Seeing the Light

Snake Charmer

Went to the First Light Awards the other morning, the UK Film Council initiative championed by the charming Barbara Brocolli (daughter of Cubby of Bond fame) which gives young people from 5 to 18 the opportunity to make films, with the guidance of local professionals where wanted. In the five years it has been running some 10,000 young people have been involved in the process of making about 650 films.Every year there’s something which really makes you sit up. A few years ago I saw Joe Magee’s Gearhead at it and got it acquired as a result by Channel 4 along with the other two films in his trilogy. Recently I’ve been trying to get Joe hooked in with the writing team of Skins. Talking of Skins, Cassie, Jal, Sid and Anwar were among the award presenters who also included Sean Bean (my first professional link to him was via Roger Deakins on Mike Figgis’ Stormy Monday), Sanjeev Bhaskhar (my only link to him was sleeping in a bed with Meera Syal’s brother Raj at my bro’s stag weekend in Brighton – totally platonic of course, “See the Bears game last night? Hell of a game!”), Imelda Staunton (who i saw a couple of weeks ago in Frank McGuiness’ Here Came a GipsyRiding at the Almeida).Imelda presented the lovely (literally) glowing award (each had a different coloured light inside) to one of the two stand out productions this year – a sihouetted animation entitled The Princess and The Pendant by Hartside primary school, really beautiful, resonant of Douanier Rousseau’s snake charmer and Indonesian shadow puppets, the earliest of cinema.

The other stand-out was 23 Pieces which won the Best Screenplay award, written by a group of young writers from PVA Medialab in Bridport.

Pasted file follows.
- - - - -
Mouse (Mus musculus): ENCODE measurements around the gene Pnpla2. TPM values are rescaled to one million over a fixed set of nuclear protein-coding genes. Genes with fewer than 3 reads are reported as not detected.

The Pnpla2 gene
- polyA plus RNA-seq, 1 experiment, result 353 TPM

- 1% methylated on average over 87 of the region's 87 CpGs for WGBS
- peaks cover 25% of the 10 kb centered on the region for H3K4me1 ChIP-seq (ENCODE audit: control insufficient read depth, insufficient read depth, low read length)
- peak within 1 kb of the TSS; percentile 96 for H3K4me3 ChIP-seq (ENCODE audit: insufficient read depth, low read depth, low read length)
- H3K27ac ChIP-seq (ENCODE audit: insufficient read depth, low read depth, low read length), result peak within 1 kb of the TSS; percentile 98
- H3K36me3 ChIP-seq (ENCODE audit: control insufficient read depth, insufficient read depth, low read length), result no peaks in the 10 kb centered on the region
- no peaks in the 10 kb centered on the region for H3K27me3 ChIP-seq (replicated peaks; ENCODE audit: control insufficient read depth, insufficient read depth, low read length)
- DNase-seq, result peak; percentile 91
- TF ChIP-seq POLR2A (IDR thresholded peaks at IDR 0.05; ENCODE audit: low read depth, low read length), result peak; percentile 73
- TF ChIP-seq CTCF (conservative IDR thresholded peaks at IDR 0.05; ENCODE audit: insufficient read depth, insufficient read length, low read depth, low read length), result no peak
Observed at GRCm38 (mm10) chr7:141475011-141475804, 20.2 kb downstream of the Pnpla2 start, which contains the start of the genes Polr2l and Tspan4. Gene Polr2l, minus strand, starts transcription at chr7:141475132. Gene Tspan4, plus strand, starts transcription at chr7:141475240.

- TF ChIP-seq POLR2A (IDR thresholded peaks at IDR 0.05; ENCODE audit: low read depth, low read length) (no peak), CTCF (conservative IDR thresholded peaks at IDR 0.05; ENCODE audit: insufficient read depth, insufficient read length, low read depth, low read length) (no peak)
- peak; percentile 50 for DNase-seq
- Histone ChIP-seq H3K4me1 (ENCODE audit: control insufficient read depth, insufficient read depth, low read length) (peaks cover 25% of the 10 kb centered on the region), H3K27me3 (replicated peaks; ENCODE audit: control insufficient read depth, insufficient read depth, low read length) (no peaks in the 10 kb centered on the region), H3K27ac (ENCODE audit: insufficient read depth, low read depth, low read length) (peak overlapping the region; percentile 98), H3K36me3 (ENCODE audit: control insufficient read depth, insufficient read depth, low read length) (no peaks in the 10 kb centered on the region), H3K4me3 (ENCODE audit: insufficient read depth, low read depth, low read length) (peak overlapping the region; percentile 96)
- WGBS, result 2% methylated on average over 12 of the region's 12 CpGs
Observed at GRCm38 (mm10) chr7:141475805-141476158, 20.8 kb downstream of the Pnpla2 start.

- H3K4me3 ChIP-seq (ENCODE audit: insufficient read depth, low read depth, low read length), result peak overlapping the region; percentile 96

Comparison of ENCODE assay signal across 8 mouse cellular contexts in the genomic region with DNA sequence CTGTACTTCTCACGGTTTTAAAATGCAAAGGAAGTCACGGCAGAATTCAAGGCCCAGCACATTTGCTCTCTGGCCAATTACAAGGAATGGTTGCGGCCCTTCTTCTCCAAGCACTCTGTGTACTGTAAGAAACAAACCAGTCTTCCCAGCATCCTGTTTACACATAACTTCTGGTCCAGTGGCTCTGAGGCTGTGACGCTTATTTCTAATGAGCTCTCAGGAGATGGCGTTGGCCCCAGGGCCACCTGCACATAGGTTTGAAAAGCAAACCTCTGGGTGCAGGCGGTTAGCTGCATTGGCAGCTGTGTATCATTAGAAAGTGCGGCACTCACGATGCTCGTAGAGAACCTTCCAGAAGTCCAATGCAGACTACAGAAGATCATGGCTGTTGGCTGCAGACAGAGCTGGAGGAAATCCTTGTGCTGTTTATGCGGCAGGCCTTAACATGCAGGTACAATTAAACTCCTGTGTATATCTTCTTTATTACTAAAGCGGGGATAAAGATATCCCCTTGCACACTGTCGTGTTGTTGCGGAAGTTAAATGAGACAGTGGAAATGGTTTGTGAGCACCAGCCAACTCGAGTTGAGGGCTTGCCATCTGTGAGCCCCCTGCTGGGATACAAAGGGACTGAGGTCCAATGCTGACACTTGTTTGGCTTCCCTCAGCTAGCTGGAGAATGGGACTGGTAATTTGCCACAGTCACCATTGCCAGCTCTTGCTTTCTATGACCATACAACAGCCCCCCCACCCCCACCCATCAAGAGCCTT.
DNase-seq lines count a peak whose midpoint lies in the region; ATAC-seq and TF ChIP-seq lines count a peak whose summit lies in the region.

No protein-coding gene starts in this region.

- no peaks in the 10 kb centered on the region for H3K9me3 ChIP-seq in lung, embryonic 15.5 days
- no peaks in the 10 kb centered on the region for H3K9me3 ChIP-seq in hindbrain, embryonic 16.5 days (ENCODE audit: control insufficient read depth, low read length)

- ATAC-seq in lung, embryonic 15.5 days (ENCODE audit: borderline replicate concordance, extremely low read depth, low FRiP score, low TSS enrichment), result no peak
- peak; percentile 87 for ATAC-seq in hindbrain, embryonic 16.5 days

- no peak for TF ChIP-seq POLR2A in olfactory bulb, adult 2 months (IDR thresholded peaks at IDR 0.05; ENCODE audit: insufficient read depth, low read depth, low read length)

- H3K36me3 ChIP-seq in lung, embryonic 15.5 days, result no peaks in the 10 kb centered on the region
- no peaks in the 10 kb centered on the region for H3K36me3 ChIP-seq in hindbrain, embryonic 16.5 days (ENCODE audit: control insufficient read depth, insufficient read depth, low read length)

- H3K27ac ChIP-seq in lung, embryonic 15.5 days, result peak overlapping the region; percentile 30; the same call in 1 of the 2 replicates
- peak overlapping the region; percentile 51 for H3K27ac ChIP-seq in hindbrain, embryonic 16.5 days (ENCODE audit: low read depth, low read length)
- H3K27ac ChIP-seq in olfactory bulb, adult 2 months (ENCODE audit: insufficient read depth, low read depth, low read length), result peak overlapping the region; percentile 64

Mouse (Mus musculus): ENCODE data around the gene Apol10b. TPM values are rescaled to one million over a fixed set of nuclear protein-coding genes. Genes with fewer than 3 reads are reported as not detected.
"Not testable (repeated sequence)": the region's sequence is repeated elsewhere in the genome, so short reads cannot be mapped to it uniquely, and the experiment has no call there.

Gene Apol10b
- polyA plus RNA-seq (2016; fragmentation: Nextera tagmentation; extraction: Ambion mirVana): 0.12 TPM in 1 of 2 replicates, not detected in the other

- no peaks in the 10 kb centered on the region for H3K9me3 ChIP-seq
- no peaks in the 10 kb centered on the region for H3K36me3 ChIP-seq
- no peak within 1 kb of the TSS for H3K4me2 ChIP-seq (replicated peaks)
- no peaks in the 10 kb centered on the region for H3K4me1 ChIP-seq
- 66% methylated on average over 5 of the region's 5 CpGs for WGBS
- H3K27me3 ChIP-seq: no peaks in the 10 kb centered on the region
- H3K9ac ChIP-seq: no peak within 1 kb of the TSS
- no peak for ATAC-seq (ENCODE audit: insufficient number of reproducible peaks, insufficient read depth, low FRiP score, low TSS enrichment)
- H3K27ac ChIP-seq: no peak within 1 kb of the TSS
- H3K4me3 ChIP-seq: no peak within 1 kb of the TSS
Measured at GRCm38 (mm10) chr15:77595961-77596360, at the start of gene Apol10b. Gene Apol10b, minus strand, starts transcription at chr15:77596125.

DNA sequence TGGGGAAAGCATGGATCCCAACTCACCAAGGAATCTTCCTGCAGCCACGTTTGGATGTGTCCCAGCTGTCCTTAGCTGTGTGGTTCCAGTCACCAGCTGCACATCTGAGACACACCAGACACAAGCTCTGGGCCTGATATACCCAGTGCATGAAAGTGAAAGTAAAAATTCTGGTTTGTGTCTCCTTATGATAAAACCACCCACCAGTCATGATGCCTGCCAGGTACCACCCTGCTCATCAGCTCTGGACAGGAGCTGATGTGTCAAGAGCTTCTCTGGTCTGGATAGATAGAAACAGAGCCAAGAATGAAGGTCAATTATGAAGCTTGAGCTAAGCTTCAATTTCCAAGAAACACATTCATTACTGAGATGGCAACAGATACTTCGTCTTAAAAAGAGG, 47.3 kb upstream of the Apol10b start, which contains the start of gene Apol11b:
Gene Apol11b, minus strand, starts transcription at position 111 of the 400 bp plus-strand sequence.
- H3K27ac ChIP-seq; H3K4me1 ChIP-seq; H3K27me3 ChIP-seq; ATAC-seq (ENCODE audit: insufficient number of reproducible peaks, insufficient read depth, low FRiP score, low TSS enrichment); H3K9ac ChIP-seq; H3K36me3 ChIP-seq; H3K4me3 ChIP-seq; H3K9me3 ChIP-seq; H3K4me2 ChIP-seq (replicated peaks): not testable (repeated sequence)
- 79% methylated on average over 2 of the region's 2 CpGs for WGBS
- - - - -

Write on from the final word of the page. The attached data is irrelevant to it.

The awards were energetically presented by Popworld presenter Alex Zane who reflected the warmth, enthusiasm, excitement and total absence of cynicism which characerise these awards, due of course to the children at their heart. Had a good chat with Alex afterwards over lunch, hearing about his latest Balls of Steel exploits in the Big Apple, where fake gameshows are all the better to pull off.

Looking at the pros around in the audience you can’t help feeling that it’s difficult to keep in touch with that vibe – Duncan Kenworthy of BAFTA looked tired (mind you it was only 10.30, a bit on the early side for film awards) and Rebecca O’Brien, Ken Loach’s producer, despite looking innocent enough trailed behind her a distinctly serpent-in-the-garden reputation like toilet paper stuck to her shoe. By contrast the 4Talent West Midlands crew – Dan Jones, Jonnie Turpie and Nick Carson of Maverick – were is their usual bubbly form before retiring to a pub before the noon watershed for a ‘meeting’.

So here’s to keeping in touch with child enthusiam, energy, creativity and innocent joy.

2 comments so far

  1. Angelo on


  2. Prokopios on


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